To make a long (and I mean that) story short, Maximus and a bunch of senators conspire against Commodus. The plan fails, and everyone gets either killed or locked in jail. Commodus, anxious to prove he’s not a sissy, decides to fight Maximus to the death in the arena (surrounded by his loyal praetorian guards in case things turn sour, of course). He is disarmed, and begs his guards for a sword. The captain of the Praetorian guard, despite having been unswervingly loyal to Commodus up to this point, suddenly decides it’s time for a revolution, and orders his guards to keep their swords in their sheaths. This rather pivotal plot twist might have made sense if they’d built up the character of the Praetorian prefect, but I swear he was only on screen for about six minutes. And that’s in the extended edition. Anyway, the rest of the guards, who apparently haven’t quite figured out how the chain of command works (allow me to explain: the emperor’s orders take preference over the guard captain’s) obey him, instead of the emperor. Commodus tries to fight with a knife, but he gets owned and has his own dagger jammed through his throat. The guards seem to be fine with this, since they just stand there and watch. Turns out all that talk about their loyalty was just talk. Which makes me wonder why no one just stabbed Commodus before. When his sister suggested it about halfway through the movie, the senators protested that the only way an assassination would work would be if they figured out a way to ‘neutralize the praetorians.’ They shouldn’t have fretted about it so much, because it turns out the guards are only as loyal and effective as the scriptwriters need them to be at any given moment.
Maximus dies from his wounds, but before he goes he orders all the prisoners to be freed and the Republic to be restored. The guards obey without a word so that the movie can end. They and their former prisoners (including the gladiators) all pitch in to carry Maximus’ body in honor from the arena. Everyone is all chummy again, the caste system is abolished, and the Roman Republic is restored! Just like in history! Oh, wait...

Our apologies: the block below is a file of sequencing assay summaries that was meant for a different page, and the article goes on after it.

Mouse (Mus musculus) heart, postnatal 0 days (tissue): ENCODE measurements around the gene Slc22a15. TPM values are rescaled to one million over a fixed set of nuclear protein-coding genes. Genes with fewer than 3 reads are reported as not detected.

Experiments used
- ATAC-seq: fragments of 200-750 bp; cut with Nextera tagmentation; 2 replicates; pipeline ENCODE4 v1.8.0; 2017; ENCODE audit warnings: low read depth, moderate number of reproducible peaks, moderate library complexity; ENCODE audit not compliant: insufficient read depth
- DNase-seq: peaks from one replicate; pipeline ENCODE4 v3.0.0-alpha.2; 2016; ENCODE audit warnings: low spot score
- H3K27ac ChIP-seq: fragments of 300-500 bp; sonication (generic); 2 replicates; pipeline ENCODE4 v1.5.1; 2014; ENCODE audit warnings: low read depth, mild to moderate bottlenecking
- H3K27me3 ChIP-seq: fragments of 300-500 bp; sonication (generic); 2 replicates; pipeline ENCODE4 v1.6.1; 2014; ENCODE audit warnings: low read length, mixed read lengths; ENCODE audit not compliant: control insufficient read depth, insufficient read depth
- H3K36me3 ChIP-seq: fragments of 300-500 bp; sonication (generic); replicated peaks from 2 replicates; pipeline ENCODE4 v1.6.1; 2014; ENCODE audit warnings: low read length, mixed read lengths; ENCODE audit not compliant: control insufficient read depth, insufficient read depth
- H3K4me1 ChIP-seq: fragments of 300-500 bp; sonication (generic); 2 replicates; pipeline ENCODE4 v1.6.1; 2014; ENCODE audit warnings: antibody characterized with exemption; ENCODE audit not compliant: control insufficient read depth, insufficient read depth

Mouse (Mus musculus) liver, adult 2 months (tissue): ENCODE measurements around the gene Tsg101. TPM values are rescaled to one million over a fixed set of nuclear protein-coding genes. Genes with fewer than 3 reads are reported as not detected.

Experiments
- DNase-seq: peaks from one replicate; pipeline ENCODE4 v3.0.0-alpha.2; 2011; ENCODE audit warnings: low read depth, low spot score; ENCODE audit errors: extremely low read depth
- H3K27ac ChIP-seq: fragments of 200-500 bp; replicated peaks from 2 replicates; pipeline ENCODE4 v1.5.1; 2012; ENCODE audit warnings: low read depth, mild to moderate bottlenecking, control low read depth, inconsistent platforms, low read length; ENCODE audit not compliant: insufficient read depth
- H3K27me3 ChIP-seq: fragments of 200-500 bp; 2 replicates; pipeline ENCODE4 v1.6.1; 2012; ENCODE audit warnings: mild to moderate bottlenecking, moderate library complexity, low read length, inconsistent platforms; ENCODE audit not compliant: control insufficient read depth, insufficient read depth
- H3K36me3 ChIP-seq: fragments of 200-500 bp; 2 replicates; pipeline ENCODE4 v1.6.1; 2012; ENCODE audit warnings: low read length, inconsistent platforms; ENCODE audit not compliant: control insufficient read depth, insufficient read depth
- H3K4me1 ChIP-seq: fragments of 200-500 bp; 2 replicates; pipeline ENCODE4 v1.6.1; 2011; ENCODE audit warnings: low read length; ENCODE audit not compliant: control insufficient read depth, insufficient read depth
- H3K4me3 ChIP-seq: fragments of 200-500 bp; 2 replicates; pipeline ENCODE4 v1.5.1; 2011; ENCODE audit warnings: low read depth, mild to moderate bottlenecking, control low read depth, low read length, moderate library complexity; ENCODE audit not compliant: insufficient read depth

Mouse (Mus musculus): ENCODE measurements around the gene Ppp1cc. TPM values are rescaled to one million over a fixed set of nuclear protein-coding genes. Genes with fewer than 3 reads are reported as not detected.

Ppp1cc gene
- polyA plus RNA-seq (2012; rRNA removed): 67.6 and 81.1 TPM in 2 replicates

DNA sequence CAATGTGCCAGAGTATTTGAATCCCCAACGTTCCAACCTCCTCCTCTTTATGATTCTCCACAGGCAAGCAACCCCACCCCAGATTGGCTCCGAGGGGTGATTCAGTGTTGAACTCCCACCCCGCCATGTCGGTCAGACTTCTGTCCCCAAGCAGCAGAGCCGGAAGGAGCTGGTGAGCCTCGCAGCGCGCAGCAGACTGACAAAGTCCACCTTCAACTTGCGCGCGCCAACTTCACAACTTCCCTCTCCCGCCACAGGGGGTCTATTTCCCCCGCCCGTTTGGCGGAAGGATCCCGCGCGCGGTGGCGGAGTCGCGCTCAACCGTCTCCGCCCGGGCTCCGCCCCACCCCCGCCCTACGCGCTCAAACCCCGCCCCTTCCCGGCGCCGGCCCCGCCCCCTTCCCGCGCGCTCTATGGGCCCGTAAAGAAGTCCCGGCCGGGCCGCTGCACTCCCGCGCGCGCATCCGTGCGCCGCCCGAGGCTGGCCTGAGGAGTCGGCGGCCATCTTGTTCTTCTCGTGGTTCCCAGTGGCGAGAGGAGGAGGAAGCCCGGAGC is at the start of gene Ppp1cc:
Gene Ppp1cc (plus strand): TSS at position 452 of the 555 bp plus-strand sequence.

The movie’s strengths lie in its epic sets, costumes, and battles, and in the character of Commodus, a brilliantly conceived villain who is both utterly odious and strangely sympathetic at the same time. He does horrible things, but his evil is born of a desperate desire to be loved–by his father, his sister, and by the people of Rome. Some of his scenes are guaranteed to make your eyes well up, especially towards the end. Commodus’ speech about ‘busy little bees,’ while perhaps a little over-the-top, is deeply chilling and effective.
Gladiator’s weakness lies in the ludicrousness of many scenes, most especially the ending, which tries way too hard to wrap everything up into a nice, shiny, bittersweet package. Had the movie ended 2 minutes sooner, with Maximus and Commodus’ deaths, it would have been a lot better. Instead we have to watch awkward speeches about restoring the republic, and what a great hero Maximus was.
Gladiator is an example of the problems that can result when modern ideals are forced upon characters in ancient settings. All this talk about the senators, and how they’re voice of the people! I’m curious as to what people are they talking about? Because the senators in imperial Rome were appointed by the emperor and were chosen from rich, aristocratic, noble-blooded families. The goal is obviously to get us to empathize with the heroes more, but when we hear ancient Roman aristocrats soliloquizing about giving power ‘back to the people of Rome’ it sounds more than a little forced. I guess if you imagine it all as taking place in some alternate fantasy world loosely based on Rome, it all makes sense. Though it still doesn’t stop the ending from being cheesier than Dominoes pizza.